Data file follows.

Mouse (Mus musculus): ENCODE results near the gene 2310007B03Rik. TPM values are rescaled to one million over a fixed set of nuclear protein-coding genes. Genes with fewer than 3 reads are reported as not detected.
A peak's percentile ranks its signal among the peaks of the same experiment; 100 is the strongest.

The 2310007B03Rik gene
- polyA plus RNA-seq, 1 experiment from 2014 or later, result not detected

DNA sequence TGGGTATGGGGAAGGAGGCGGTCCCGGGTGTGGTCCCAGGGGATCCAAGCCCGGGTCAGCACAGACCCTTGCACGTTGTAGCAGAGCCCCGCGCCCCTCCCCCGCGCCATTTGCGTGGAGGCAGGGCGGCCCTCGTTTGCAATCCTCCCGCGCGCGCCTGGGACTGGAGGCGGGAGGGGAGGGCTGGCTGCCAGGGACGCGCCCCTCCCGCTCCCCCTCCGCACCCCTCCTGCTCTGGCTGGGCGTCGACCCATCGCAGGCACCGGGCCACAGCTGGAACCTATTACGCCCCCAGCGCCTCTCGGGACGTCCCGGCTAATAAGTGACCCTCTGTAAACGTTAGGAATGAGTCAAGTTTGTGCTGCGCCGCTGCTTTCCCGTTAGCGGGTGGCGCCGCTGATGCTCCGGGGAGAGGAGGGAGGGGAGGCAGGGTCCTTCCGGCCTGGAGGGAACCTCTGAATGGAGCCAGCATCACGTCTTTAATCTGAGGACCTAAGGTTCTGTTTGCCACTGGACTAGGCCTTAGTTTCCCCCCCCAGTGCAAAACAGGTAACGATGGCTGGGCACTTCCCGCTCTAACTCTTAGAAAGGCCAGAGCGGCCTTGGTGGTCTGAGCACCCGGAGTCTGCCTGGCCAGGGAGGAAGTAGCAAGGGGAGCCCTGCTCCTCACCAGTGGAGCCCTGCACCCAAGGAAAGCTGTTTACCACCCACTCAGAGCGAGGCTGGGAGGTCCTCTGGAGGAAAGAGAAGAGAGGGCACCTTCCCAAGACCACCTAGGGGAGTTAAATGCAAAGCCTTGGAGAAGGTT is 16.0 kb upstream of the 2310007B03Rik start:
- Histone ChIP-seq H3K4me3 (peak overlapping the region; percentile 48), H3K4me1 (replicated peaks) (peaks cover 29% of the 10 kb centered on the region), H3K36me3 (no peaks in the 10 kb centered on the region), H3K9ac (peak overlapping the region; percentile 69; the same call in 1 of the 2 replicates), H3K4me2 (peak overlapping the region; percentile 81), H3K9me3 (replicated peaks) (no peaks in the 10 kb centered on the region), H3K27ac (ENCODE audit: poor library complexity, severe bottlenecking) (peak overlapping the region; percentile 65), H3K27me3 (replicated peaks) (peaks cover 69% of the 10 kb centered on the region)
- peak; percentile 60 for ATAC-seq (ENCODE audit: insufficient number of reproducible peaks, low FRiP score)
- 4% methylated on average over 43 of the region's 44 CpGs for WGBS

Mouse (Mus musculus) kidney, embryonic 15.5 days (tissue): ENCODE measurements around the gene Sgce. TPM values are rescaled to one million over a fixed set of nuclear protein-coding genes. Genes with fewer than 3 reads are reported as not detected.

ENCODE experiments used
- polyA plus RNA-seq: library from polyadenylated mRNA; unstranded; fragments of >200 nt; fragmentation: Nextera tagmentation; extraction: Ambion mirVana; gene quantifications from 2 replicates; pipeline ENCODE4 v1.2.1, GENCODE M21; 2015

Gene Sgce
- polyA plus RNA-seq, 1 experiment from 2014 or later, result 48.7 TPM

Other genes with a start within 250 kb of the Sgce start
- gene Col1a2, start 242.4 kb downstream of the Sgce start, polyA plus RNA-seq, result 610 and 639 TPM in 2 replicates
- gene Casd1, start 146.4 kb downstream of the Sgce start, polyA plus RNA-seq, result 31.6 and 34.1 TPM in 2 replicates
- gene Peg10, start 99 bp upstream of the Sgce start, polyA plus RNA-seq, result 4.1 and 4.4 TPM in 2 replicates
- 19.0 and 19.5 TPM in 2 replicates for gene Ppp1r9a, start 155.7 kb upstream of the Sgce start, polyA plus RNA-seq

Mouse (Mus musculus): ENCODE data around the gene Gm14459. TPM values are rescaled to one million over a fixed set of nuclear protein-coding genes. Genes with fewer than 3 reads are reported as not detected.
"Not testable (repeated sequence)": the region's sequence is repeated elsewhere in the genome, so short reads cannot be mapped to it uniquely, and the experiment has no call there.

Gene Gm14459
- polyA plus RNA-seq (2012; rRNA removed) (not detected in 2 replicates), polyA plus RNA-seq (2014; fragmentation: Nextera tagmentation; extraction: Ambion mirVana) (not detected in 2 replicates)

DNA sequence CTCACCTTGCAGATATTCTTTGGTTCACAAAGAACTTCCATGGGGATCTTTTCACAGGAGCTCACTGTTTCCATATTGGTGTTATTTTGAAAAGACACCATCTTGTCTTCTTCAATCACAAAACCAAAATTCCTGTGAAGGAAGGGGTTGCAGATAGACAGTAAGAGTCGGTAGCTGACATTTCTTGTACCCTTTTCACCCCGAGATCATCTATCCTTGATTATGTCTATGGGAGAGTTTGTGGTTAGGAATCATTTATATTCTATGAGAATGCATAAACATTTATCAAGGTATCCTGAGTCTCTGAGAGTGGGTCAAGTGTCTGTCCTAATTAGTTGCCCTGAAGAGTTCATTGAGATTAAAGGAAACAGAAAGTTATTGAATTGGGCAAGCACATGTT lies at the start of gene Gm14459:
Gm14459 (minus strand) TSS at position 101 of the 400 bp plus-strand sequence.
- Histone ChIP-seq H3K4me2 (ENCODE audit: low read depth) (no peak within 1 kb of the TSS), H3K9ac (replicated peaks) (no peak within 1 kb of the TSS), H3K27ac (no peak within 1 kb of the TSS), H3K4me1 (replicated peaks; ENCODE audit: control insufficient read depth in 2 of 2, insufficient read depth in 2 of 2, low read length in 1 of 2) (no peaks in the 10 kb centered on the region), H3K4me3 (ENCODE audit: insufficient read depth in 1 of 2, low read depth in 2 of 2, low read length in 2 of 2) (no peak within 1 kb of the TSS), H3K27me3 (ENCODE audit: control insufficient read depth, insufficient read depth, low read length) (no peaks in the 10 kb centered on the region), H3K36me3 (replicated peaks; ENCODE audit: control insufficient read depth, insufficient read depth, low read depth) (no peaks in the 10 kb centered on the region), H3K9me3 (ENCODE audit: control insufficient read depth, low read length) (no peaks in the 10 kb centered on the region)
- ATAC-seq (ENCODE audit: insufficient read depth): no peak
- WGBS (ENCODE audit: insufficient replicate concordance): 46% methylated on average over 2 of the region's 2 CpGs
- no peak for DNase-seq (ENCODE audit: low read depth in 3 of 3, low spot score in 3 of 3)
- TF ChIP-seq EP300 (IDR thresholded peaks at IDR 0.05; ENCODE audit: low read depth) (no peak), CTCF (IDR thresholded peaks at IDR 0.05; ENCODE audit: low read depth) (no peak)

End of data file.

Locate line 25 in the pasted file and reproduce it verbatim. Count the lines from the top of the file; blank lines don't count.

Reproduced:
- Histone ChIP-seq H3K4me2 (ENCODE audit: low read depth) (no peak within 1 kb of the TSS), H3K9ac (replicated peaks) (no peak within 1 kb of the TSS), H3K27ac (no peak within 1 kb of the TSS), H3K4me1 (replicated peaks; ENCODE audit: control insufficient read depth in 2 of 2, insufficient read depth in 2 of 2, low read length in 1 of 2) (no peaks in the 10 kb centered on the region), H3K4me3 (ENCODE audit: insufficient read depth in 1 of 2, low read depth in 2 of 2, low read length in 2 of 2) (no peak within 1 kb of the TSS), H3K27me3 (ENCODE audit: control insufficient read depth, insufficient read depth, low read length) (no peaks in the 10 kb centered on the region), H3K36me3 (replicated peaks; ENCODE audit: control insufficient read depth, insufficient read depth, low read depth) (no peaks in the 10 kb centered on the region), H3K9me3 (ENCODE audit: control insufficient read depth, low read length) (no peaks in the 10 kb centered on the region)